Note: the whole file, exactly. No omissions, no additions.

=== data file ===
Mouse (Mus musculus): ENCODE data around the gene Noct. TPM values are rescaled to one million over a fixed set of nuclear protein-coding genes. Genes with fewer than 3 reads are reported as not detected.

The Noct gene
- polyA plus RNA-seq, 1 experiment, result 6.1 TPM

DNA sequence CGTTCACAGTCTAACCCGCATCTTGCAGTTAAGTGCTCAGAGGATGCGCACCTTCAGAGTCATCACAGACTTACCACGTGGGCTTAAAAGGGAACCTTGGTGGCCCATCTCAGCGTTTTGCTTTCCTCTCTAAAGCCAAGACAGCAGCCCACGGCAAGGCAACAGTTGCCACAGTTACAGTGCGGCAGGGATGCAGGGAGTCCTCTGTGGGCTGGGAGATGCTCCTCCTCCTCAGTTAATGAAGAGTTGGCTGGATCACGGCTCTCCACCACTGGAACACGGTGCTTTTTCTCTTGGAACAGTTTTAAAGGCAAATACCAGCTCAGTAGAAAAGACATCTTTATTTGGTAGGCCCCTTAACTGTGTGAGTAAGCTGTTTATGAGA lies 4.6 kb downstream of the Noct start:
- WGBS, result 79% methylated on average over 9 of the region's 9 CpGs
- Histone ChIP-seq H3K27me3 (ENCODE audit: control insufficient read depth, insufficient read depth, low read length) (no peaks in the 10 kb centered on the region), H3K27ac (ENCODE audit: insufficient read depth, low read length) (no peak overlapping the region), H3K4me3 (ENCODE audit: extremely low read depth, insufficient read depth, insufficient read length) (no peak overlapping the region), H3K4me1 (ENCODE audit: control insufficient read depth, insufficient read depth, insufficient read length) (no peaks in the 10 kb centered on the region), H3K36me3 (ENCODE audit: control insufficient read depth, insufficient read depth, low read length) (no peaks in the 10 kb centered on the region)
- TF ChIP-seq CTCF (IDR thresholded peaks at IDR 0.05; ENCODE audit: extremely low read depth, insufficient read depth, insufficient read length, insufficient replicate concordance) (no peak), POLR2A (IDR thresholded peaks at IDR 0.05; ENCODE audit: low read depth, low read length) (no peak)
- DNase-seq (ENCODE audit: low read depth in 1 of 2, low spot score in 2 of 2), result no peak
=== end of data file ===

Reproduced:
Mouse (Mus musculus): ENCODE data around the gene Noct. TPM values are rescaled to one million over a fixed set of nuclear protein-coding genes. Genes with fewer than 3 reads are reported as not detected.

The Noct gene
- polyA plus RNA-seq, 1 experiment, result 6.1 TPM

DNA sequence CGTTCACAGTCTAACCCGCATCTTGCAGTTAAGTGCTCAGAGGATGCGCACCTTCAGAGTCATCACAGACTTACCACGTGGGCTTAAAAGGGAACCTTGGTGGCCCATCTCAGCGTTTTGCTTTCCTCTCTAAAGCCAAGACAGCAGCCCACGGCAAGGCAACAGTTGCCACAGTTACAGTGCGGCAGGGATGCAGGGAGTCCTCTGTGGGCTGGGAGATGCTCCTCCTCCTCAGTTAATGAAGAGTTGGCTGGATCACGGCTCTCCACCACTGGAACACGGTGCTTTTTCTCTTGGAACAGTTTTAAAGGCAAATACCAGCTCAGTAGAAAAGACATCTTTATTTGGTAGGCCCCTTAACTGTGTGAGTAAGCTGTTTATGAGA lies 4.6 kb downstream of the Noct start:
- WGBS, result 79% methylated on average over 9 of the region's 9 CpGs
- Histone ChIP-seq H3K27me3 (ENCODE audit: control insufficient read depth, insufficient read depth, low read length) (no peaks in the 10 kb centered on the region), H3K27ac (ENCODE audit: insufficient read depth, low read length) (no peak overlapping the region), H3K4me3 (ENCODE audit: extremely low read depth, insufficient read depth, insufficient read length) (no peak overlapping the region), H3K4me1 (ENCODE audit: control insufficient read depth, insufficient read depth, insufficient read length) (no peaks in the 10 kb centered on the region), H3K36me3 (ENCODE audit: control insufficient read depth, insufficient read depth, low read length) (no peaks in the 10 kb centered on the region)
- TF ChIP-seq CTCF (IDR thresholded peaks at IDR 0.05; ENCODE audit: extremely low read depth, insufficient read depth, insufficient read length, insufficient replicate concordance) (no peak), POLR2A (IDR thresholded peaks at IDR 0.05; ENCODE audit: low read depth, low read length) (no peak)
- DNase-seq (ENCODE audit: low read depth in 1 of 2, low spot score in 2 of 2), result no peak